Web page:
In the city’s largest school board, the Ottawa-Carleton District School Board (OCDSB), about 27 per cent of elementary students and 22 per cent of high school students chose online learning. The Ottawa Catholic School Board says roughly a quarter of its students are online.

For Masuma, the decision to keep her daughter home was complex: extended family members are immunocompromised and she worried the in-person learning environment would be unpleasant because of precautions. She also felt her daughter might benefit from being supported at home.

“She doesn’t necessarily enjoy school. I also found out during the pandemic that she was being bullied [last year],” said Masuma. “So I thought, why not try from home?”

To help her daughter socialize face-to-face with other kids, Masuma enrolled Hana in Baxter Forest School, an alternative education program where kids spend most of their time outside, one day a week. Hana also attends virtual Arabic classes two days a week after school. 

Masuma’s husband and Hana share the living room work space, and Masuma admits he does the lion’s share of helping their daughter stay on task. There is a possibility that he’ll be required to return to his office in the new year.

“When he goes back to work … it’s probably going to be a little bit more difficult.”

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No school closures after Christmas holiday break, says Ontario education minister

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Ontario elementary and secondary schools will not close for an extended winter break, says Education Minister Stephen Lecce.

Closures aren’t needed given Ontario’s “strong safety protocols, low levels of (COVID-19) transmission and safety within our schools,” Lecce announced Wednesday afternoon. He said he had consulted with Chief Medical Officer of Health Dr. David Williams and the province’s public health measures advisory table.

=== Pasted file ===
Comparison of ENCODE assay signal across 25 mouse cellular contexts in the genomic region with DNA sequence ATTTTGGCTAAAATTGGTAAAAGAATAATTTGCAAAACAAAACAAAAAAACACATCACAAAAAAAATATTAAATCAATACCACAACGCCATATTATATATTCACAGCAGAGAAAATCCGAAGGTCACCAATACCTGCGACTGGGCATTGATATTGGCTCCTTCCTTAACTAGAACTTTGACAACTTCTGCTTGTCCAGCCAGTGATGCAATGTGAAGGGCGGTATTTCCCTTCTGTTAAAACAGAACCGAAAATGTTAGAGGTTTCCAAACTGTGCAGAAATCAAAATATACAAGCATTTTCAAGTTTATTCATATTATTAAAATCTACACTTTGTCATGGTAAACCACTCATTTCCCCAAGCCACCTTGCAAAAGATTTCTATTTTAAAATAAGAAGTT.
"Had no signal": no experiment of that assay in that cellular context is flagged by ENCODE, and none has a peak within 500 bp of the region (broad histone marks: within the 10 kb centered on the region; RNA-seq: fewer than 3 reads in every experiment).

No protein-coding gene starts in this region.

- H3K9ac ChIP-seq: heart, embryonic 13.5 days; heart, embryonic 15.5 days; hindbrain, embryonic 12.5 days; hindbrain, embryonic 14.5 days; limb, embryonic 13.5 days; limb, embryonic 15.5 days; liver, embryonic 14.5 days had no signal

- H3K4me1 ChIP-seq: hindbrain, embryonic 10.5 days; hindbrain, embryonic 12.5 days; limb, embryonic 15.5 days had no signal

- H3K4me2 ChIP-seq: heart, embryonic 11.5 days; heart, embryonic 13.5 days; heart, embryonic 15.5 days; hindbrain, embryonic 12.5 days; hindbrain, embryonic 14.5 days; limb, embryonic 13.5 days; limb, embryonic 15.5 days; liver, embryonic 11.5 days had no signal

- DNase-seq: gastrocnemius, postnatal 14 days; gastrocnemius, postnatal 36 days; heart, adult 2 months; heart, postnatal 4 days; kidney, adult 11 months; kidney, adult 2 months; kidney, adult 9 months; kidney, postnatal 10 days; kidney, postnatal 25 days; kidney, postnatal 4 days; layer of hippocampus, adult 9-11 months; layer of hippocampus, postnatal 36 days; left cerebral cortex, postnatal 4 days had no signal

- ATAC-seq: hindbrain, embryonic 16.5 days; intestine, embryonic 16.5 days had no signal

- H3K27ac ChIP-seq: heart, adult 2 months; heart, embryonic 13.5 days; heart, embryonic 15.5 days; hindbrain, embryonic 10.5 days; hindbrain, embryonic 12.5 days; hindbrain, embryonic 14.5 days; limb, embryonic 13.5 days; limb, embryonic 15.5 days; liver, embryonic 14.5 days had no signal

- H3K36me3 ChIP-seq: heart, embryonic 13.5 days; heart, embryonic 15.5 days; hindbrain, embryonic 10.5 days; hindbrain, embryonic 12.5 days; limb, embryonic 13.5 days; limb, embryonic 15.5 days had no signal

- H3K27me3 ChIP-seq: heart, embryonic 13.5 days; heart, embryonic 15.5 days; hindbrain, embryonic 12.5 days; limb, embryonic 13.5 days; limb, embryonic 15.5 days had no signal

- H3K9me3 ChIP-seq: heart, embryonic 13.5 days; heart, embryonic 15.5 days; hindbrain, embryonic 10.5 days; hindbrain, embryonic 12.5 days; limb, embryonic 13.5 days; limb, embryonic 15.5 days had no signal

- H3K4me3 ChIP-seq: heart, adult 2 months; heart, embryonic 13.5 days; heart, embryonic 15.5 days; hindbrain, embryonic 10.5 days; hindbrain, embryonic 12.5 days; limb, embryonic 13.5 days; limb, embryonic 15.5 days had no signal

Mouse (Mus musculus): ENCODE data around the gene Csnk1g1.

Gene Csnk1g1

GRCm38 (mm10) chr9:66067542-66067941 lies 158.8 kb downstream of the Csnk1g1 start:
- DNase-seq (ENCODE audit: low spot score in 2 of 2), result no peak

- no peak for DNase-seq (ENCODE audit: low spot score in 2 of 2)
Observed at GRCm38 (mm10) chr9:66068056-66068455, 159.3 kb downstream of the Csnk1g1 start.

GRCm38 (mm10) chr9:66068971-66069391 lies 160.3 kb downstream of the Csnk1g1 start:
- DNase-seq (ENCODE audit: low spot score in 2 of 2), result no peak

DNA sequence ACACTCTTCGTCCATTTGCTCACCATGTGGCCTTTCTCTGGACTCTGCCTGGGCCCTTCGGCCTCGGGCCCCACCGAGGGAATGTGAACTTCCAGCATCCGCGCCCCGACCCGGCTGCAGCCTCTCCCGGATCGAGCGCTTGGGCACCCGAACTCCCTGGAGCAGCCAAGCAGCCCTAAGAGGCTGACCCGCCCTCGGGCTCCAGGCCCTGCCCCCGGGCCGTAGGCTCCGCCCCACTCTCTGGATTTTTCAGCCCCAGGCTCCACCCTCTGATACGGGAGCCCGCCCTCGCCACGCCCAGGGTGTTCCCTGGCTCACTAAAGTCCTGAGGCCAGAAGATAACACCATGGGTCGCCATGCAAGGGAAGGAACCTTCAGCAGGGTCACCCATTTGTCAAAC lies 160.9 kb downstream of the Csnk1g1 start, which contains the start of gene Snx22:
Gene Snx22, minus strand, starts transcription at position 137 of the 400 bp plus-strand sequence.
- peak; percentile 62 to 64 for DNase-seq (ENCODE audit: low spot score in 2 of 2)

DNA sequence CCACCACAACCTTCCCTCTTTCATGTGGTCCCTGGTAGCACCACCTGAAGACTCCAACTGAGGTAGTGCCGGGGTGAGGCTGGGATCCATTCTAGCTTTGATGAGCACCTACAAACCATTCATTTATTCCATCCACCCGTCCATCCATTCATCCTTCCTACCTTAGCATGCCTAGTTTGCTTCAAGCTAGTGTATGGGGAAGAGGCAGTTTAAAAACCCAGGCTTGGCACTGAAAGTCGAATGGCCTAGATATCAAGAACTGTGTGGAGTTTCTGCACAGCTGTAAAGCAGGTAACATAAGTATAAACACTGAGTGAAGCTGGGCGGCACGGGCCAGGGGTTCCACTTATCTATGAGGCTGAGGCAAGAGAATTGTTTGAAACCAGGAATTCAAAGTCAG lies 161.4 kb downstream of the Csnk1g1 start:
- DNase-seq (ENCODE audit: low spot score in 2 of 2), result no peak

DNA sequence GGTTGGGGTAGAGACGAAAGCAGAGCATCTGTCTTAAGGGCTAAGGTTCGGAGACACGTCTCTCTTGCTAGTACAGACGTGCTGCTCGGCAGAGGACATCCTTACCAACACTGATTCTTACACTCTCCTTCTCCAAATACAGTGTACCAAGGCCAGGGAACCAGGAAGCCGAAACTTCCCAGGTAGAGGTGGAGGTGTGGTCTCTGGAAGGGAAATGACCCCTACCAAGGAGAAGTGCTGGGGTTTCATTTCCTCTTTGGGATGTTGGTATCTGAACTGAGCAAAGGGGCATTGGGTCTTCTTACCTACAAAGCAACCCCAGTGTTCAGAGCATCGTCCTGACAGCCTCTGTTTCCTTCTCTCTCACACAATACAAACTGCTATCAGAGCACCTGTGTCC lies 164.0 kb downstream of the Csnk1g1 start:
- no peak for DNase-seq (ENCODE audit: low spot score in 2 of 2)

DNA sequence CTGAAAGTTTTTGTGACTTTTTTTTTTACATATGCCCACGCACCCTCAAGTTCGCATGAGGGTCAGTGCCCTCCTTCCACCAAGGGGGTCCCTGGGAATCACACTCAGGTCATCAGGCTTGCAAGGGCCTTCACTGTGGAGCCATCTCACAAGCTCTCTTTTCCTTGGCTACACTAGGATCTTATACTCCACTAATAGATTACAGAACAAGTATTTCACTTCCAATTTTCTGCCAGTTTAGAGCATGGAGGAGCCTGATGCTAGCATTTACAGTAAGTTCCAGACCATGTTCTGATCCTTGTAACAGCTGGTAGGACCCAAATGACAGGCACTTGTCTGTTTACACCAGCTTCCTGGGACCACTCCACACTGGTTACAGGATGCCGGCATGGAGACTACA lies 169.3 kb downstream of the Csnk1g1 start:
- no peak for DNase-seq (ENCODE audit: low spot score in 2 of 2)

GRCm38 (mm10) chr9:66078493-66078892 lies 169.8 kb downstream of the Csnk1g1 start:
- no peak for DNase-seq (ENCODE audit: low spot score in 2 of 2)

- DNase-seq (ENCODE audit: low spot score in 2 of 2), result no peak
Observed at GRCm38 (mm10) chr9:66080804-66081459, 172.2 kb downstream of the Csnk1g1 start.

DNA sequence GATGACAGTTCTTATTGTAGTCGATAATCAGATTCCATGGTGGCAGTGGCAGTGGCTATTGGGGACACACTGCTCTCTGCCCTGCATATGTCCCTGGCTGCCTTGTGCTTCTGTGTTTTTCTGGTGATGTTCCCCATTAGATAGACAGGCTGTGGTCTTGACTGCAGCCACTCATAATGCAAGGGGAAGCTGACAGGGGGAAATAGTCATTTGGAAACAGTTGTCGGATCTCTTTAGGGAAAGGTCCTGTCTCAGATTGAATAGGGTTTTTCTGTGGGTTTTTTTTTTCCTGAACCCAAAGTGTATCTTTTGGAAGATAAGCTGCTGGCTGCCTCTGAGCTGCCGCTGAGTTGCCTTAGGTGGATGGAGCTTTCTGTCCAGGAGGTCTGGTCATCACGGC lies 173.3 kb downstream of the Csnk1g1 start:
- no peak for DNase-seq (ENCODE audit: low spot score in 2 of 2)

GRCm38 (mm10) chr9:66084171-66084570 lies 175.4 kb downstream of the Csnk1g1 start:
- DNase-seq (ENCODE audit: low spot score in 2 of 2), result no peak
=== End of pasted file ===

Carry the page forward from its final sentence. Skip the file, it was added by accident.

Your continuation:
That ended speculation about school buildings remaining closed in January for a period of time after the Christmas break.

Earlier in the week, Lecce told reporters the government was considering having students spend “some period out of class” in January, perhaps switching to online learning.

In a statement, Lecce said that even though rates of community transmission of COVID-19 are increasing, “schools have been remarkably successful at minimizing outbreaks to ensure that our kids stay safe and learning in their classrooms.”

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Windy start to the week in Ottawa

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OTTAWA — It’s a blustery Monday in the capital with wind gusts of up to 50 km/hour expected throughout the day.

Environment Canada is forecasting a high of 4 C with a 60 per cent chance of showers or flurries before the wind dies down later this evening.

There’s a chance of flurries on Tuesday as well with a high of -1 C. The overnight low will dip to an unseasonal -9 C.  

Wednesday’s high will be just -5 C with lots of sunshine.

Seasonal temperatures return for the rest of the week..